The cold draw is great, even with the closed foot. There is some artificial sweetness but it’s not on the lips as with other infused cigars. Once lit, there is dark roasted coffee as expected, with some artificial sweetness. The bitterness of the coffee is quite complex. Soon the artificial sweetness takes over, with coffee and chili pepper as supporting flavors. After a few puffs, there’s coffee with mud. That artificial sweetness does not do the cigar any favors. But at least it’s not stuck on the lips, something that happens with for example the Nub Cafe lines. Halfway the cigar gets spicier, the artificial sweetness is less. There’s coffee, pepper, herbs, leather, and wood. The mouthfeel is mild creamy. In the final third, the cigar turns a little bitter. With pepper, coffee and that artificial sweetness again. The pepper is strong. Near the end, there’s wood with the pepper. The sweetness disappears just like the coffee.


The draw is good, a bit loose maybe. And the smoke is fantastic, thick and white. The burn is wonky and had to be corrected. The light-colored ash isn’t very firm. This cigar is medium-full bodied. The flavors are medium. This cigar would have been better with less artificial sweetener. The smoke time is an hour and twenty minutes.

Would I buy this cigar again? No, I don’t think so

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Categories: 89, Dominican cigars, PDR, PDR Cigars | Tags: , , , , ,

PDR 1878 Capa Oscura Lancero

Abe Flores and his partners, the Rodriguez brothers, started their company on the Dominican and the first time I heard of them was with the PDR 1878 line, the Habana and the Oscura. I liked both lines and met Abe years later when the company I worked for back then started to distribute his cigars. And for some reason, unknown to me as my then employer hates lanceros, we gotten a few boxes of lanceros in, of which I still have a few single cigars.


Now I don’t think the lancero is a regular offering, or maybe it’s discontinued since it’s not listed on the PDR website. I do see the robusto, toro, torpedo, Churchill and double magnum listed but no lancero. The wrapper is an Ecuadorian Sun Grown Oscuro with a Dominican Habano binder and two different Dominican Corojo tobaccos as a filler.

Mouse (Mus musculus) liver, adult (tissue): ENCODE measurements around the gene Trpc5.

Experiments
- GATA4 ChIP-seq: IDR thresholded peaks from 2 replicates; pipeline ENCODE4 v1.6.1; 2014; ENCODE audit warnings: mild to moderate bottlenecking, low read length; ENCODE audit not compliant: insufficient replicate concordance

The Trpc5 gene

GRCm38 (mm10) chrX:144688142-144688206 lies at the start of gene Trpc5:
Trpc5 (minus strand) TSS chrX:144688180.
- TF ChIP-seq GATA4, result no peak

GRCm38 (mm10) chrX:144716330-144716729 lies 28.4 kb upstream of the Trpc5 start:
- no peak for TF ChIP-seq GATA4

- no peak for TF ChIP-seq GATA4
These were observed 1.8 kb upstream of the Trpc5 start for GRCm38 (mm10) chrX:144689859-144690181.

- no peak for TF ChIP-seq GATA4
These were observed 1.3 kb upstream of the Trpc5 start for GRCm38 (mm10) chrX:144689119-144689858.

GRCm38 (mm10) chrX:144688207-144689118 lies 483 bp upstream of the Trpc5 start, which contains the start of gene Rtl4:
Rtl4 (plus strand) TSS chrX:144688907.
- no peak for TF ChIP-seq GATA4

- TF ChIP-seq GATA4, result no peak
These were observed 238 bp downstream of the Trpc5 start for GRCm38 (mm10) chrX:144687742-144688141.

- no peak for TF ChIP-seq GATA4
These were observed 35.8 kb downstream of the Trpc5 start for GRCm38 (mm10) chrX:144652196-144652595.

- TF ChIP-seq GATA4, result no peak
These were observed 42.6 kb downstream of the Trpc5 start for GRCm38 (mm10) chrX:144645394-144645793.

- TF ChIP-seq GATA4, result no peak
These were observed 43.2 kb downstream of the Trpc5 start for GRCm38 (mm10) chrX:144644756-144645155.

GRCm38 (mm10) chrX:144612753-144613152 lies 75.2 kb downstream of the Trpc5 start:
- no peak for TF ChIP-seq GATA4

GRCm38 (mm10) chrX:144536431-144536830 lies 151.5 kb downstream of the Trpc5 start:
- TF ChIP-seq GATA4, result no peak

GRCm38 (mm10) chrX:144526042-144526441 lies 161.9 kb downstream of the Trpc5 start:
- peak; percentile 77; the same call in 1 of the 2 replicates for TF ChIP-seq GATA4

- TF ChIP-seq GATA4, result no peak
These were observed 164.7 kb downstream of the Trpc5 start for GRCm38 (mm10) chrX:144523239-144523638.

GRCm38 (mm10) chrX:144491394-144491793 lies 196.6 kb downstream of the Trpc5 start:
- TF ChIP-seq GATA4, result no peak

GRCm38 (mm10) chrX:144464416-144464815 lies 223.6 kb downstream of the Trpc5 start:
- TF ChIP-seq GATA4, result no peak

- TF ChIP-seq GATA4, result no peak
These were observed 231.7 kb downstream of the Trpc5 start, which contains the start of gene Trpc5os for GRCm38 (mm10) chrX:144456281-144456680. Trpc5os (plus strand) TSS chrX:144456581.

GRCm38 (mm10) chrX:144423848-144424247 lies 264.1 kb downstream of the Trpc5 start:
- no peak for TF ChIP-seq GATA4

The wrapper is dark, as oscuro should be, shiny and oily and smooth to the touch. The simple rings, bright red with white letters and silver outlines, really pop and look good. Just like the cigar itself with the little pig tail and the closed foot. The construction feels good. The aroma is medium strong, a bit like dusty wood.


After cutting the cigar I get an awesome cold draw, herbal and spicy. After lighting I taste a strong coffee with some sweetness. Quickly the cigar turns to dark chocolate, creamy and bitter, with herbs. After a third the cigar is earthy, the bitterness from the cocoa is still there, just as some pepper. After a third I taste an earthy, peppery flavor but now with some peanuts instead of cocoa. Halfway I taste a salty bitter chocolate with some pepper, but salt is the dominant flavor. The finale is very peppery with a hint of floral.


The smoke is so thick that it could be vape smoke, white and voluminous. The draw is almost perfect. The dense ash is white. The burn is straight as an arrow. I would call this a medium full bodied and flavored cigar. The smoke time is seventy five minutes.

Would I buy this cigar again? I want a box.

Score: 92
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Categories: 92, Dominican cigars, PDR, PDR Cigars | Tags: , , , , ,

La Palina Lancero

Years ago, when I was still working for the biggest independent cigar distributer in The Netherlands a few of the brands we distributed asked us to look into La Palina, so we reached out to Courtney Smith who was their VP of Sales back then but has moved on to Cornelius & Anthony since then (a good move in my opinion, both for Courtney and for Cornelius & Anthony). To cut a long story short, we decided to give two La Palina lines a try run.


Courtney came to Intertabac and flew into Amsterdam a few days early. I picked her up and she gave my employer a box of the La Palina Classic Lancero to sample, yet my employer hates lanceros and is the only cigar smoker at the office so when I saw that box at the office a few months later, with just one cigar missing, I asked if I could have it. These cigars are made at PDR on the Dominican Republic with a Brazilian wrapper, a binder from Ecuador and filler from Nicaragua and the Dominican Republic.